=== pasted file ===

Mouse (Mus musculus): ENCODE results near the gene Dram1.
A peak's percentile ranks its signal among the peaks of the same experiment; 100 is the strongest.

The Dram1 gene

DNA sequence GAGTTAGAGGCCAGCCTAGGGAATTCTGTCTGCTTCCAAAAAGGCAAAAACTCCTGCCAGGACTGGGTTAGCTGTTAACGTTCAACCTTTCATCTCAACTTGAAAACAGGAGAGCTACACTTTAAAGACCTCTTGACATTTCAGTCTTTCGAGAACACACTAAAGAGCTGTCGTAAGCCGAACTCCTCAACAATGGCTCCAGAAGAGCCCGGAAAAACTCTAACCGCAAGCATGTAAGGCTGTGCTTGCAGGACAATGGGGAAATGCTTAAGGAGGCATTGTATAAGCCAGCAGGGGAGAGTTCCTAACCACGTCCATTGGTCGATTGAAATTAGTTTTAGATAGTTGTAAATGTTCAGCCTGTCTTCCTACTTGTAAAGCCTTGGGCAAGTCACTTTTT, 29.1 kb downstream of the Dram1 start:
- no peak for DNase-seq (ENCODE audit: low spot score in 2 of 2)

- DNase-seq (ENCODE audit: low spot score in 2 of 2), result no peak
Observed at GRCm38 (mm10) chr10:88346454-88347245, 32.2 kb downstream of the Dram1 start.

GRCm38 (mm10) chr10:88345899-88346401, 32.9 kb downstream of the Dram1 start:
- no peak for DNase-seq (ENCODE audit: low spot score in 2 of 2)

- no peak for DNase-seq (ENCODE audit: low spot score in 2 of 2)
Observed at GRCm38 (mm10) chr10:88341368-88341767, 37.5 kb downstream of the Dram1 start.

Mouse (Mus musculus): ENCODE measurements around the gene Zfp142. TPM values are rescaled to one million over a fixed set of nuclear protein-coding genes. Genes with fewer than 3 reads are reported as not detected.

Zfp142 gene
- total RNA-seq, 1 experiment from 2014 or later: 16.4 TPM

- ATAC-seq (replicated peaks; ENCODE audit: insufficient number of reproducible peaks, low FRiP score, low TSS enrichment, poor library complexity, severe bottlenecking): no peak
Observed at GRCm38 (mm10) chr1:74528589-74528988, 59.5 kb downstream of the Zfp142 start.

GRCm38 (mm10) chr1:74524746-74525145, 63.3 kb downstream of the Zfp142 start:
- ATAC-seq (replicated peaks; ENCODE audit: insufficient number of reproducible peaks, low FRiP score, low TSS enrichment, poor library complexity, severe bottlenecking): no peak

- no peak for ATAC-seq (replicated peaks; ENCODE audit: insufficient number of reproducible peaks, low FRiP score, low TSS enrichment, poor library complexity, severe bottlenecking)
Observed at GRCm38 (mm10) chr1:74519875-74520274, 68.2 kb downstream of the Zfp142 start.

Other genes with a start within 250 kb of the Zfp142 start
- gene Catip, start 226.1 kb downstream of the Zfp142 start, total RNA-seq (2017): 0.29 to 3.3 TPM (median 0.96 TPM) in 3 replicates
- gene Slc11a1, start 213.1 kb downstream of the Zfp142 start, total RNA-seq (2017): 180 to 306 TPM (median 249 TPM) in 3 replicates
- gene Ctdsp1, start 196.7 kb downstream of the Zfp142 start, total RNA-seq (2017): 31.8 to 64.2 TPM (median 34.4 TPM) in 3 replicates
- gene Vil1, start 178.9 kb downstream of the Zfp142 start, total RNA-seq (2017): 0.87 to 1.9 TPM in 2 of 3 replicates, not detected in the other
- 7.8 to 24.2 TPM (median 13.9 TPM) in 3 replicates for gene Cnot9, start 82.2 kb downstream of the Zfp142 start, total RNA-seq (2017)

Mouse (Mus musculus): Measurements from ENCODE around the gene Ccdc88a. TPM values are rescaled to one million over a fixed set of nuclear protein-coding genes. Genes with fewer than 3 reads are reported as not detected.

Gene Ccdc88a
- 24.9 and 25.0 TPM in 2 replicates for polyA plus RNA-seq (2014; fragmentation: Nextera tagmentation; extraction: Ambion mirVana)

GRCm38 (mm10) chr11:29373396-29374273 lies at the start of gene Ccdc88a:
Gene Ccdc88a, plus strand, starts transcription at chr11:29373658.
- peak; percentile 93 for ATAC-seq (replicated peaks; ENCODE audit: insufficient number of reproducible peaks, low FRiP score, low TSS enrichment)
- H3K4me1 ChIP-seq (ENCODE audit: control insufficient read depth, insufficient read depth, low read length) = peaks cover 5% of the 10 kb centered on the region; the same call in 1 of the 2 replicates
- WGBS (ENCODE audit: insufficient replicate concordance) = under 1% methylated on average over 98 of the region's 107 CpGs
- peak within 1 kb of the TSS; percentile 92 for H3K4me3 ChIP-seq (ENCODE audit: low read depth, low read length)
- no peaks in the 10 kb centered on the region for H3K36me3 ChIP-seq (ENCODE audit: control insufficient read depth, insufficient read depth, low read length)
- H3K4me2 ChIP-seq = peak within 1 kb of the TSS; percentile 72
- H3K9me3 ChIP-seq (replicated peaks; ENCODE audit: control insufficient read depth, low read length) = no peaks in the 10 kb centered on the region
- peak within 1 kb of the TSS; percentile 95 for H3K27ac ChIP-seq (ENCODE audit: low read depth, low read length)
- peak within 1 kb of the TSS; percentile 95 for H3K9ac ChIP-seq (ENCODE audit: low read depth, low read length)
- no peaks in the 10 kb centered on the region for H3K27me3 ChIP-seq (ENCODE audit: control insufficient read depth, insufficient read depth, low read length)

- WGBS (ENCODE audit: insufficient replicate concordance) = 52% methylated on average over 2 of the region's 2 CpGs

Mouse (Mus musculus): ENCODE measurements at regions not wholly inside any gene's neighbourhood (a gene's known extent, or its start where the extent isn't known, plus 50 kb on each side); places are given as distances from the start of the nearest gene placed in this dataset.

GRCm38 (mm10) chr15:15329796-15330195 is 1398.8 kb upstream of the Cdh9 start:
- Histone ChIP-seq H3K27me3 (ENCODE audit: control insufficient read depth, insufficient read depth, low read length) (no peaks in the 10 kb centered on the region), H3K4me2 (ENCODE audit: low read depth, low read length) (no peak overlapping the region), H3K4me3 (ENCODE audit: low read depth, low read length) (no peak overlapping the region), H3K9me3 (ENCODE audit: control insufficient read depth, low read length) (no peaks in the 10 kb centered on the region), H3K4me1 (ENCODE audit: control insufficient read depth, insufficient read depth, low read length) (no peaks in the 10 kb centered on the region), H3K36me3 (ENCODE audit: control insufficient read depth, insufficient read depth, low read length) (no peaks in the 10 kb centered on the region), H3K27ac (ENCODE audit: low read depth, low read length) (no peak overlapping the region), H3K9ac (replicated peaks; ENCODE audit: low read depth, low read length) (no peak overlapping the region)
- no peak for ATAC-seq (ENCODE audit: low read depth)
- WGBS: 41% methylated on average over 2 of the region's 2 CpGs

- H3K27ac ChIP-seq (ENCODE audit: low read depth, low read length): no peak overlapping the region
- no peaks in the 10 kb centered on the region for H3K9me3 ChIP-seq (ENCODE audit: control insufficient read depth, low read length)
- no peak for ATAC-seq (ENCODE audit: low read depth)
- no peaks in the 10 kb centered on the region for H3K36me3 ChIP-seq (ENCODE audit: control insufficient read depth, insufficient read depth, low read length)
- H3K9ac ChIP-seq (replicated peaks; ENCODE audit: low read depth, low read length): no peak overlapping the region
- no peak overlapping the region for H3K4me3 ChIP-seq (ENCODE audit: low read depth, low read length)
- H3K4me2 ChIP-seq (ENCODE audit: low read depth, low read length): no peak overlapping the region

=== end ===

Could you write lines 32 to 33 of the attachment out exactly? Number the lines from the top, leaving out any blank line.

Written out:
- peak; percentile 93 for ATAC-seq (replicated peaks; ENCODE audit: insufficient number of reproducible peaks, low FRiP score, low TSS enrichment)
- H3K4me1 ChIP-seq (ENCODE audit: control insufficient read depth, insufficient read depth, low read length) = peaks cover 5% of the 10 kb centered on the region; the same call in 1 of the 2 replicates